ANALYSIS: Obama woos back displeased independent voters

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President Obama is repositioning himself in a new political landscape, intent on finding a way to win back the independent voters who have been abandoning him in droves since helping fuel his White House victory a year ago.

He may be too late.

“You never get a second chance to make a first impression,” said John Avlon, author of “Independent Nation: How Centrists Can Change American Politics.”

“Independents started to break with him in the spring, directly in reaction to the unprecedented spending that was coming out of the Democratic Congress and the Obama administration,” he said. “They resent the fact that, after all of President Obama’s post-partisan campaign rhetoric … there’s been a real gap between the president’s rhetoric and his record.”

On Election Day 2008, independents swung for Mr. Obama, but his popularity among the fickle group has dropped 11 points to 41 percent since then - and some 20 points from the euphoric weeks after he took office, according to a recent Wall Street Journal poll.

With his State of the Union address Wednesday night, the president set out a populist-toned reiteration of his agenda designed to please the centrist and working-class clique of independents - focusing on the hobbled economy and job creation, along with a stern rebuke of Wall Street excess and profligate federal spending.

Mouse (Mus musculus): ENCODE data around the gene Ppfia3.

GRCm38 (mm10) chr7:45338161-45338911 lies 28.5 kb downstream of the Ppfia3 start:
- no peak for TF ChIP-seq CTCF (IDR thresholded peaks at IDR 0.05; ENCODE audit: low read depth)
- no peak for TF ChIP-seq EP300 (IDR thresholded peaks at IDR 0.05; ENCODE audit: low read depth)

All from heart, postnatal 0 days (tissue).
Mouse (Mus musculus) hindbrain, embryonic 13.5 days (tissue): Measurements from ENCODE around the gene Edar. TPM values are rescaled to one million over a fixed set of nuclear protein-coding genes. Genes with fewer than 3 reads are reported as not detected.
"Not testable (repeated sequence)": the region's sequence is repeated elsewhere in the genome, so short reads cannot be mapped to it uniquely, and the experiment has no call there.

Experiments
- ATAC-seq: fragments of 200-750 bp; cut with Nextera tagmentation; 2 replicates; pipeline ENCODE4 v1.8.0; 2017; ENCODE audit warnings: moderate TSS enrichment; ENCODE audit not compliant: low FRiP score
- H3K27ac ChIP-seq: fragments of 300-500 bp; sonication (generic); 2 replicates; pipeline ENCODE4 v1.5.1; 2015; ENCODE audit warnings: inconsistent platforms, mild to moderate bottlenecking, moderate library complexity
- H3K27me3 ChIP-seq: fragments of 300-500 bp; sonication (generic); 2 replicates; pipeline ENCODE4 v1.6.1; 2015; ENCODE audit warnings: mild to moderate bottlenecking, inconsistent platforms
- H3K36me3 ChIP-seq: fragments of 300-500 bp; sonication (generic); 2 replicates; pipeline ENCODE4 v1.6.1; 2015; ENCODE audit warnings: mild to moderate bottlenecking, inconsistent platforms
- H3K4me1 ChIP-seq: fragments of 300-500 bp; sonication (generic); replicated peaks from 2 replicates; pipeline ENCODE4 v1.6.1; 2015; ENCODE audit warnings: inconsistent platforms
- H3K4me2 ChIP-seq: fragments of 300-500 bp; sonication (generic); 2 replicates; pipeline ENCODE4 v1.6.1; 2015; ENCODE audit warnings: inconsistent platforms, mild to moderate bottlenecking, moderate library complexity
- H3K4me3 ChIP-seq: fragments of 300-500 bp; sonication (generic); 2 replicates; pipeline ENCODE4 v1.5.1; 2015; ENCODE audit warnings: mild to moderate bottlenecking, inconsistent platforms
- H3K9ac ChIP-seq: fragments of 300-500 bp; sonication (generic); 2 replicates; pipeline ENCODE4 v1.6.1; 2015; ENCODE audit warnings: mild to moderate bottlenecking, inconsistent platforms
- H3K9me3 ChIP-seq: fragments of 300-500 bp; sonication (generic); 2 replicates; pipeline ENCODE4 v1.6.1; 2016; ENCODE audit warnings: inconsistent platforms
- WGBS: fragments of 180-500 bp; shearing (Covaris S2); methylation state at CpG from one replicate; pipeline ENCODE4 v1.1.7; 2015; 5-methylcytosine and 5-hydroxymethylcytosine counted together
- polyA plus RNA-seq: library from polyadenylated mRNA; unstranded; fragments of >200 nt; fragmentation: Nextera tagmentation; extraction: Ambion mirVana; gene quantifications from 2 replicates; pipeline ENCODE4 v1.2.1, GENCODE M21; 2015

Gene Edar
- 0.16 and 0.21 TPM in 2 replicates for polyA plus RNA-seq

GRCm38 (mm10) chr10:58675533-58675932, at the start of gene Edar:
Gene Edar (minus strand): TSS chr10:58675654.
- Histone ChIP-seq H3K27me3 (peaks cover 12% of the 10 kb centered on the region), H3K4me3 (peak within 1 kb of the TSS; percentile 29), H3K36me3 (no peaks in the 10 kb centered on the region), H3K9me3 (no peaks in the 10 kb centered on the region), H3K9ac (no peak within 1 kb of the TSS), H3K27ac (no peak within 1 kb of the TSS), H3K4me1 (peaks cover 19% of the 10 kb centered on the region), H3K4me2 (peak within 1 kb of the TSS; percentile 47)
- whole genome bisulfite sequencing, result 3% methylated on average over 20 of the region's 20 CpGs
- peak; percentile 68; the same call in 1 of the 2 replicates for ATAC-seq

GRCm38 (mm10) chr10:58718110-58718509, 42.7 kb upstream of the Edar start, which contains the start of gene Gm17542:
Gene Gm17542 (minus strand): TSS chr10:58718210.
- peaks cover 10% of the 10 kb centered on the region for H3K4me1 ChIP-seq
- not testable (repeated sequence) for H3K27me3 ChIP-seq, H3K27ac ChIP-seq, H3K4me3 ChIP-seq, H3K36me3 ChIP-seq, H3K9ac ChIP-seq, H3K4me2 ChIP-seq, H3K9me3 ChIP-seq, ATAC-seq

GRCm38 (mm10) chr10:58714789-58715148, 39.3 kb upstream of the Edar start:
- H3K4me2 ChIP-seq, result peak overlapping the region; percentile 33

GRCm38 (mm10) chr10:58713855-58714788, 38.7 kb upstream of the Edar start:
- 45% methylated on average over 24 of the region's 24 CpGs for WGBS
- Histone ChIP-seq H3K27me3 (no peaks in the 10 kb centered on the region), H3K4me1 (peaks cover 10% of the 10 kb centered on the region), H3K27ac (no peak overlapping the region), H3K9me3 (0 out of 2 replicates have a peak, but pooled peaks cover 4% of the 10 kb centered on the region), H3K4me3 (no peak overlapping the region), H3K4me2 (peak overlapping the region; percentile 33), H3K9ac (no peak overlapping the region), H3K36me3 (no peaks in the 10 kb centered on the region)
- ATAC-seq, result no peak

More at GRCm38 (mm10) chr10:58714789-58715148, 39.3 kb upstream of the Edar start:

But he faces a sour mood across the country that has helped stall his top agenda item, a health care overhaul, and has congressional Democrats fearing major midterm losses, which would further undermine their agenda.

While Mr. Obama continues to blame former President George W. Bush for the problems he inherited, many Americans now believe he owns the economy. Although they don’t blame him for the problems, they do hold him accountable for not solving them.

That leaves the president two choices.

“You can follow Bill Clinton’s example and move to the center and work harder, or you can follow [Ronald] Reagan’s example and stay the course,” said Dan Schnur, a political analyst with the University of Southern California who worked on the 2000 presidential campaign of Republican Sen. John McCain.

Both presidents suffered major midterm defeats in their first term in office; Republicans lost 27 seats in 1982, and Democrats lost control of both houses of Congress in 1994.

“Reagan believed that if he stuck with his original plan, the economy would come back and so would the voters. Reagan overruled a lot of his advisers who wanted him to adjust, and it worked,” Mr. Schnur said.

Mr. Obama is leaning toward the Reagan playbook. He insisted Wednesday night that there is a way forward on the stalled health care overhaul and cap-and-trade energy plans his administration failed to ram through a Congress controlled by his party.

“I will not walk away from these Americans. And neither should the people in this chamber,” he said, referring to people facing escalating health care costs and the uninsured.

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